Kansas Snapshots by Gloria Freeland - September 27, 2013
Routine or rut?
For the first time since about mid-May, I'm following what I would call a normal routine - getting up at about the same time every morning, going to work, doing laundry and making meals at regular intervals, reading my local newspapers, perusing home and garden magazines, taking care of little odd jobs around the house ... and more.
And I love it!
After the spring semester was over at Kansas State University, our family headed to Denmark for 10 days and then Germany for two and a half weeks. The trip was lovely and filled with new adventures. We slept later than normal, ate different foods and visited places we hadn't been to before. We spent days with old friends, too.
When we returned, sister Gaila was here from her home in Bolivia. We fell into a fairly-regular schedule, but not my usual schedule. I had to work extra hours to get caught up from our time spent in Europe.
After Gaila's month-long stay, husband Art, youngest daughter Katie and I took off to be at our northern Wisconsin cottage for three weeks. We slept late, grilled a lot of meals, drove through the woods, watched late-night TV and lazed around. German "kids" Nadja and Tim joined us the second week and we all did more of the same.
We returned home Aug. 11, but the next day, fate intervened and Art was laid up with a case of kidney stones. I canceled a dental visit and some committee meetings scheduled for that day and eventually was able to convince Art to go to the emergency room. Luckily, he got better quickly.
Nadja and Tim stayed with us until Aug. 24. The fall semester at K-State began two days later.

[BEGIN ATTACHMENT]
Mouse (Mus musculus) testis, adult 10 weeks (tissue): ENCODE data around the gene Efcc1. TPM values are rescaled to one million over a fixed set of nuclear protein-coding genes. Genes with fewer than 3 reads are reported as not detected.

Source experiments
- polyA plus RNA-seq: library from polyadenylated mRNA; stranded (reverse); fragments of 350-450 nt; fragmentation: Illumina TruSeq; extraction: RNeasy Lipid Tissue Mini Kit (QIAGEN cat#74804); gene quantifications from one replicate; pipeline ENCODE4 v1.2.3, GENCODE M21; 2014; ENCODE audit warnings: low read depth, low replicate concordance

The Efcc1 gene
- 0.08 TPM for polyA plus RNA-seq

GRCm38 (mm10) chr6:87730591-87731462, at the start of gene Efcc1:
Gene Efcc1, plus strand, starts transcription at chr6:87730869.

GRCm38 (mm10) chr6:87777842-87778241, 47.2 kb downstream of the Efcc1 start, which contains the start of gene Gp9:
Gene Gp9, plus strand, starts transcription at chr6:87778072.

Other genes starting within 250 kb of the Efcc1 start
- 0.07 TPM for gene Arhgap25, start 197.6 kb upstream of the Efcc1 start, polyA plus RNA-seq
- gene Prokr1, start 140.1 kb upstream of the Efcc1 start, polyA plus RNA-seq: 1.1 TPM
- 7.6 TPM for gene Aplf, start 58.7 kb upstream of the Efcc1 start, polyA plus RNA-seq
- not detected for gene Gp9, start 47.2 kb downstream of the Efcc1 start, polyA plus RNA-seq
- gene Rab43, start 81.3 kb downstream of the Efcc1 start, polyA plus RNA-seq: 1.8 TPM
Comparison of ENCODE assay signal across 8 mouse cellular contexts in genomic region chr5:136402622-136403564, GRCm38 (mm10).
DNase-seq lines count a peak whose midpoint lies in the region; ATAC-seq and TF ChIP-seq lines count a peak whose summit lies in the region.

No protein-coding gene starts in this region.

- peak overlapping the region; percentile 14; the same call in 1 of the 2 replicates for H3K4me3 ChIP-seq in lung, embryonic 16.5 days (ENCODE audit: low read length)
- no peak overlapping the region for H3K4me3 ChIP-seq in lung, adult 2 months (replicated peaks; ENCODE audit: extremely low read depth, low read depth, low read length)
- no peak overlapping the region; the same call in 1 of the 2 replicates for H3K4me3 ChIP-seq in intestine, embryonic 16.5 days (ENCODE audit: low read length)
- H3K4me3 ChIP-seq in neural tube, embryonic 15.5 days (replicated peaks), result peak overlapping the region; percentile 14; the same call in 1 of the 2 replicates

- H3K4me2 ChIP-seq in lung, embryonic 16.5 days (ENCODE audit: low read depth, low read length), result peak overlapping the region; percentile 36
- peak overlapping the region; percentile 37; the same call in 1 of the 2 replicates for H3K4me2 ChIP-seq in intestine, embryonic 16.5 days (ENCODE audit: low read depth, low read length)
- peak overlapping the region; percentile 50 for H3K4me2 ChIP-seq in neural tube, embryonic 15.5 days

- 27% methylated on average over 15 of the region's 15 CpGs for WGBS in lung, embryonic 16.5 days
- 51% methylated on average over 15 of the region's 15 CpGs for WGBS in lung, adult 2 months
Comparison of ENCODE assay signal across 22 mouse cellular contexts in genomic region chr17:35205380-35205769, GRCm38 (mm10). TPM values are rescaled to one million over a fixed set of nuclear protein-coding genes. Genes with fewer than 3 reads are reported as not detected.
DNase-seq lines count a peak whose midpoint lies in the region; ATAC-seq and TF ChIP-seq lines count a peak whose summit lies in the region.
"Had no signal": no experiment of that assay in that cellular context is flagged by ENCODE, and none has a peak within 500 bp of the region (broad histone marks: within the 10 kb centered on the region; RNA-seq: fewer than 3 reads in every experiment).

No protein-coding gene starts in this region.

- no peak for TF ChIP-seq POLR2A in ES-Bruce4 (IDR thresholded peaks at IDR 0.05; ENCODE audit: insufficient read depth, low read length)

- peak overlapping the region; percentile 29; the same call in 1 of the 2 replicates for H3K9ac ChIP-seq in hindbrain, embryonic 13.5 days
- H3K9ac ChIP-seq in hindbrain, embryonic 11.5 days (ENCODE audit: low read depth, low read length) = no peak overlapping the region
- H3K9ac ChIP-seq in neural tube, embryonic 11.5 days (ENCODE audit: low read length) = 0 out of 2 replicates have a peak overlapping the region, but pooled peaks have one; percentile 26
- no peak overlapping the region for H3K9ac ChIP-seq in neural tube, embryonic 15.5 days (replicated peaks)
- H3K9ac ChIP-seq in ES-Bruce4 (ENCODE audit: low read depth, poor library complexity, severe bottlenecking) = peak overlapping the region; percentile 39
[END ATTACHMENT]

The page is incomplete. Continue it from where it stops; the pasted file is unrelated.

But it still wasn't quite time to settle back into my usual schedule. Art and I traveled to upstate New York over Labor Day weekend to attend my cousin's daughter's wedding.
Shortly after, Art headed back to Wisconsin for his annual fishing trip.
With my body and mind having almost completely forgotten what my former routine had been, it took nearly two weeks to rediscover it.
The Merriam-Webster online dictionary defines routine as "the habitual or mechanical performance of an established procedure." Something is routine if it's steady, rhythmic, typical or familiar. Synonyms include rut, treadmill, rote, pattern and grind. The word's origin is from the Middle French from route or "traveled way."
Rut, treadmill, grind? Those words certainly make routine sound awful. But at least for now, I find it pretty comforting.
I love waking up in my own bed and seeing the sunlight come into the bedroom window just so. Padding out to see Art, who usually wakes up an hour or two before I do. Feeding my cat Cookie before having a cup of coffee and getting ready to face the day. Passing by fields of soybeans and the gently-sloping hills on the road between home and town. Stopping to visit Mom. Seeing familiar faces at work. Reversing my path at the end of the day. Slipping under the covers in the evening and feeling the cool sheets against my skin.
Thornton Wilder's 1938 play, "Our Town," explored the lives of ordinary citizens in the small town of Grover's Corners. At the end of the third act, Emily Webb Gibbs is in the cemetery with others who died before her. Emily had died in childbirth, leaving her husband and 4-year-old son. She longs to return to life for a single day. Her wish is answered, and she chooses to return on her 12th birthday. But she discovers that people overlook the joy found in simple everyday activities
"Does anyone ever realize life while they live it...every, every minute?" she asks.
The stage manager responds: "No. Saints and poets maybe...they do some."
"Oh, earth, you're too wonderful for anybody to realize you. Good-by, Good-by, world. Good-by, Grover's Corners... Mama and Papa. Good-by to clocks ticking... and Mama's sunflowers. And food and coffee. And new-ironed dresses and hot baths...and sleeping and waking up. Oh, earth, you're too wonderful for anybody to realize you."
We all tend to take simple, routine things for granted. Still, Art has often said I like a combination of adventure and comforting routine. How true! Routine is anything but a rut to me!